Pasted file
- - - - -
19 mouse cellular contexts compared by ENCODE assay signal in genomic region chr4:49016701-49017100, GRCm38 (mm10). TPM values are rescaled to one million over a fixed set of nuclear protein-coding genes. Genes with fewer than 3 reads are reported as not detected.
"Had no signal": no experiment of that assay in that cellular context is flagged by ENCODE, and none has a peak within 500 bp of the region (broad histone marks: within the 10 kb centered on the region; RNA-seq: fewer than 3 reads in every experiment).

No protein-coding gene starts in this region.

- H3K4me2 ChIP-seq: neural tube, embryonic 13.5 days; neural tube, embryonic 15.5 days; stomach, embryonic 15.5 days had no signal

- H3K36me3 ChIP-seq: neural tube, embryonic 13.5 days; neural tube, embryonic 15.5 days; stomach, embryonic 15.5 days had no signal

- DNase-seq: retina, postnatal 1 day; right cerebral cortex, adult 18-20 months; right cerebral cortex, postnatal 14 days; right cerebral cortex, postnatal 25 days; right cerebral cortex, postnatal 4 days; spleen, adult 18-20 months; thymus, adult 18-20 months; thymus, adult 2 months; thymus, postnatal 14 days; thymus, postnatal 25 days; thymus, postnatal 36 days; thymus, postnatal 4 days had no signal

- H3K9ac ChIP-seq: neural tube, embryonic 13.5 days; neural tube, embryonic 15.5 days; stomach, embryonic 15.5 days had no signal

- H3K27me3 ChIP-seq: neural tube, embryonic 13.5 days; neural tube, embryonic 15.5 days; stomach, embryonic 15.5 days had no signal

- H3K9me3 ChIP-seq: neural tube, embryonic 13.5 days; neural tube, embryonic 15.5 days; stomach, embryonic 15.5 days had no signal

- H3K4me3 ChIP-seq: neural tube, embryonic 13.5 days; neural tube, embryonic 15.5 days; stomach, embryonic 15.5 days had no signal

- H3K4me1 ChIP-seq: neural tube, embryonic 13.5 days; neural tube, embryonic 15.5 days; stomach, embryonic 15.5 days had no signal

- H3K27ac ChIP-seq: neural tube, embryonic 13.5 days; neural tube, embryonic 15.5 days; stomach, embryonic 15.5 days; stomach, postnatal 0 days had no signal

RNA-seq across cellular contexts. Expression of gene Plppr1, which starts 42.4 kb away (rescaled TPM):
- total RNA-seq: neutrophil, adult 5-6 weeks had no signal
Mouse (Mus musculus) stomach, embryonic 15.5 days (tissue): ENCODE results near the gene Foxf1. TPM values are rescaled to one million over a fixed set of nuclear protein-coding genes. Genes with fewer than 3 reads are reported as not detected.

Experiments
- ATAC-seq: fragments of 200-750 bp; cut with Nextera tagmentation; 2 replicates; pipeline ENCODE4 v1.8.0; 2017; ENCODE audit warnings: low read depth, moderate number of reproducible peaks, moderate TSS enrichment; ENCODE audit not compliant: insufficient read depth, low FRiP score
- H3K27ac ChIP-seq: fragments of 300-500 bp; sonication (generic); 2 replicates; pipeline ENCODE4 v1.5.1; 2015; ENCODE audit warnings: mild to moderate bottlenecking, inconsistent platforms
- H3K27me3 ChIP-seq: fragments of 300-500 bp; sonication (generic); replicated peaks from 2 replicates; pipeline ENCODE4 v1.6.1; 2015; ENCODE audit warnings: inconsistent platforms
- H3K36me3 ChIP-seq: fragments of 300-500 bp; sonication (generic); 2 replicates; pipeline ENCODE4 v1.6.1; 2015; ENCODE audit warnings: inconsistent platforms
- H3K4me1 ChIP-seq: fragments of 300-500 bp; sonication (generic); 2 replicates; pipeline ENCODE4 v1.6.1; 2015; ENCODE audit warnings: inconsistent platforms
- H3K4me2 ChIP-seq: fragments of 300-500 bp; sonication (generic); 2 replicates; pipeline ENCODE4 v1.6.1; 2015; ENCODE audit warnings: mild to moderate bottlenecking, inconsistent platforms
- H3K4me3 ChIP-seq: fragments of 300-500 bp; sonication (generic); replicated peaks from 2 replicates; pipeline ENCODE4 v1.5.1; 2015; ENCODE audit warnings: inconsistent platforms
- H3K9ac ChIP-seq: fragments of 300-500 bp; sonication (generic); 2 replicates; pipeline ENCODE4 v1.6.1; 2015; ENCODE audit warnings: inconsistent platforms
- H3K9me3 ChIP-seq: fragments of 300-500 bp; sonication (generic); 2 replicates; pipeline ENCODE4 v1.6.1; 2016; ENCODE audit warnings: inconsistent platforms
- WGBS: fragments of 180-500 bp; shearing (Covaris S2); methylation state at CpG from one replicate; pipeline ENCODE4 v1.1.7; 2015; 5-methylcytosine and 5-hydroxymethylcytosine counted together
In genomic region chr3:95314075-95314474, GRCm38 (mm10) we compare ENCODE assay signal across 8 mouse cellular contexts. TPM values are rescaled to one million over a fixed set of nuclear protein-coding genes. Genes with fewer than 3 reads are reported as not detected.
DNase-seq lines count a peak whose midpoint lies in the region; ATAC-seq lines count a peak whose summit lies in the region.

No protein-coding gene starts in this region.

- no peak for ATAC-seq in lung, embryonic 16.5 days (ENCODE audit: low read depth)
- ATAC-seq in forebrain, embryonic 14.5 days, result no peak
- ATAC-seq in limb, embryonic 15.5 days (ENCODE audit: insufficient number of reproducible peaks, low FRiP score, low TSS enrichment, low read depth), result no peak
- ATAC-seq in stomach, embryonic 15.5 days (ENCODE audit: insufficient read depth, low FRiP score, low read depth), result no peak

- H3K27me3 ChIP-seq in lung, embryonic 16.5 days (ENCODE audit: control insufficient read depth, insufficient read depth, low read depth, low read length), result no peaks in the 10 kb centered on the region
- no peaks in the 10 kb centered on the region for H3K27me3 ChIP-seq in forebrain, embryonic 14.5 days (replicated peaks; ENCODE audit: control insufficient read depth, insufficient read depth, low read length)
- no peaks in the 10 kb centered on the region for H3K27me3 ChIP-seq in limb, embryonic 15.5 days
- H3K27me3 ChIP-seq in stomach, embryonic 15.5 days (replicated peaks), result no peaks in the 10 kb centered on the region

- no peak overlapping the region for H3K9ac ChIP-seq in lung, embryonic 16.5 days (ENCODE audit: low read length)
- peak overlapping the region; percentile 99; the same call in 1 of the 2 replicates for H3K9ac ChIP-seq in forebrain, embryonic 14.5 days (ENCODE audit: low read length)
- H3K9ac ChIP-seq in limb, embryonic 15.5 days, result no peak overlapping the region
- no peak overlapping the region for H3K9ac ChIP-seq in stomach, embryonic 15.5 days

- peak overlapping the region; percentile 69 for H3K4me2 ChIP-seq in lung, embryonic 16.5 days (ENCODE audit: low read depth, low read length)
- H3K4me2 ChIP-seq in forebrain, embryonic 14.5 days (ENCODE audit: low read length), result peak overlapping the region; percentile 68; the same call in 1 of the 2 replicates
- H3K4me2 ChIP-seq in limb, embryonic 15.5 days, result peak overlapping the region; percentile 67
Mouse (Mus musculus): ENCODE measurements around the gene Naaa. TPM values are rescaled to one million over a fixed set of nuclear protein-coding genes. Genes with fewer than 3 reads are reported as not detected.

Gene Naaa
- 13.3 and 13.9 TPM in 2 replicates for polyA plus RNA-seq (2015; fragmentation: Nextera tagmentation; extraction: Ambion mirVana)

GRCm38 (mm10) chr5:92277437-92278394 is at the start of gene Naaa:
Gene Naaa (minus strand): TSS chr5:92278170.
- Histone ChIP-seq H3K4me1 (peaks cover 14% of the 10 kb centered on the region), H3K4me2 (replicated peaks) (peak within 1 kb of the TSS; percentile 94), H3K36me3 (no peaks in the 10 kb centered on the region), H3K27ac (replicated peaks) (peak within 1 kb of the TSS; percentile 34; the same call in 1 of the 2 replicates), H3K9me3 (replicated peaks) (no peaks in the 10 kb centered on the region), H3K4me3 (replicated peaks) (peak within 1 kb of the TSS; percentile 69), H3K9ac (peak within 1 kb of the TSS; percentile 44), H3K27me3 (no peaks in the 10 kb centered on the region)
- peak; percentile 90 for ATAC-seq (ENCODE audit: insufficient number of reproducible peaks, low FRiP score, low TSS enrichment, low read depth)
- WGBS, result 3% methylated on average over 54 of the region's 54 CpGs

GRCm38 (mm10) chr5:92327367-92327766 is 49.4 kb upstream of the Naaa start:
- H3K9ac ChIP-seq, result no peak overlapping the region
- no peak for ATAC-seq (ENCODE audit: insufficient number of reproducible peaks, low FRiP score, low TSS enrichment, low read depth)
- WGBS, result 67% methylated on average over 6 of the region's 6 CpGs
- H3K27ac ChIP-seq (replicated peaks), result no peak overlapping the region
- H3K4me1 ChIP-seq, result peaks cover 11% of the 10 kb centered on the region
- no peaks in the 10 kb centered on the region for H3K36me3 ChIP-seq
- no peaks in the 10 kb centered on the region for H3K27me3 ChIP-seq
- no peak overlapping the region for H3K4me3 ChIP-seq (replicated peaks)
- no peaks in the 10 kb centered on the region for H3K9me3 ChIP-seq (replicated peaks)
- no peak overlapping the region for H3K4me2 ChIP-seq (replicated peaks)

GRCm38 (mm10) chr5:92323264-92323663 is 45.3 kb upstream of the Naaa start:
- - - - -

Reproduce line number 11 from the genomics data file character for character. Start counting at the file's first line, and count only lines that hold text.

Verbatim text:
- H3K4me1 ChIP-seq: neural tube, embryonic 13.5 days; neural tube, embryonic 15.5 days; stomach, embryonic 15.5 days had no signal